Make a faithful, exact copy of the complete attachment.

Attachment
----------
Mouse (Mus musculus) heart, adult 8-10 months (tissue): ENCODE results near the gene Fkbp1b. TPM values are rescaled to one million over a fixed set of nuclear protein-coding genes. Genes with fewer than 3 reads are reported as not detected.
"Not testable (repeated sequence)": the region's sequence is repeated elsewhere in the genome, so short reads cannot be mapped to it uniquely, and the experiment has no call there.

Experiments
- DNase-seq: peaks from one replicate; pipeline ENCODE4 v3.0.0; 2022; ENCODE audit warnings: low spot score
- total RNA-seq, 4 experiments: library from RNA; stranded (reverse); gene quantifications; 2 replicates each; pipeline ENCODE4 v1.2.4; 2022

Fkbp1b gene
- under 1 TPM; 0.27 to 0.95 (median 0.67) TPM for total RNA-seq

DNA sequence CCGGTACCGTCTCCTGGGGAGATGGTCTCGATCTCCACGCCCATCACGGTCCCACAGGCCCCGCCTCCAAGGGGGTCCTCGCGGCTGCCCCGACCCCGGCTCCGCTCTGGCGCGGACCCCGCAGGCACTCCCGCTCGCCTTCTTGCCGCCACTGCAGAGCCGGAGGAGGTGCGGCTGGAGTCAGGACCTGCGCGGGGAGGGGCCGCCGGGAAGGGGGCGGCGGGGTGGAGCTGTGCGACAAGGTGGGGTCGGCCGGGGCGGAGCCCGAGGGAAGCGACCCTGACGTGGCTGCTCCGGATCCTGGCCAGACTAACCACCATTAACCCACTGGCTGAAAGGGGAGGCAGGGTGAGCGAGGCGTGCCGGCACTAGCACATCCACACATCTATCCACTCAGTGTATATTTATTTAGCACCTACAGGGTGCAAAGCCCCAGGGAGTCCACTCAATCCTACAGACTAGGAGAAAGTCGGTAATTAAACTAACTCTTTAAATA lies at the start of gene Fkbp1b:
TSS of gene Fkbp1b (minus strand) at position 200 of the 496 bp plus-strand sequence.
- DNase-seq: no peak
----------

Mouse (Mus musculus) heart, adult 8-10 months (tissue): ENCODE results near the gene Fkbp1b. TPM values are rescaled to one million over a fixed set of nuclear protein-coding genes. Genes with fewer than 3 reads are reported as not detected.
"Not testable (repeated sequence)": the region's sequence is repeated elsewhere in the genome, so short reads cannot be mapped to it uniquely, and the experiment has no call there.

Experiments
- DNase-seq: peaks from one replicate; pipeline ENCODE4 v3.0.0; 2022; ENCODE audit warnings: low spot score
- total RNA-seq, 4 experiments: library from RNA; stranded (reverse); gene quantifications; 2 replicates each; pipeline ENCODE4 v1.2.4; 2022

Fkbp1b gene
- under 1 TPM; 0.27 to 0.95 (median 0.67) TPM for total RNA-seq

DNA sequence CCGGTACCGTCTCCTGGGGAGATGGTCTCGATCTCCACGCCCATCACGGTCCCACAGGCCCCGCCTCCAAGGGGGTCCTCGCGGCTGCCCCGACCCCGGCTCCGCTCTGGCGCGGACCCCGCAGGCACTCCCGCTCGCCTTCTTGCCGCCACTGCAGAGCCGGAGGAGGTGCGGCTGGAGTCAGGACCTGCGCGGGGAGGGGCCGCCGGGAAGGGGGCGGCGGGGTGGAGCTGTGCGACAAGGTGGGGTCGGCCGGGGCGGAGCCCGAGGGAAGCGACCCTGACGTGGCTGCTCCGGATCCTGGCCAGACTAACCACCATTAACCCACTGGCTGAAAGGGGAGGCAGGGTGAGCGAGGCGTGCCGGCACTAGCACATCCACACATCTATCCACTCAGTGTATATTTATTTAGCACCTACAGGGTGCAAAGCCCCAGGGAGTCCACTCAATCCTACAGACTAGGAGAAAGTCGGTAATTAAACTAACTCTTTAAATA lies at the start of gene Fkbp1b:
TSS of gene Fkbp1b (minus strand) at position 200 of the 496 bp plus-strand sequence.
- DNase-seq: no peak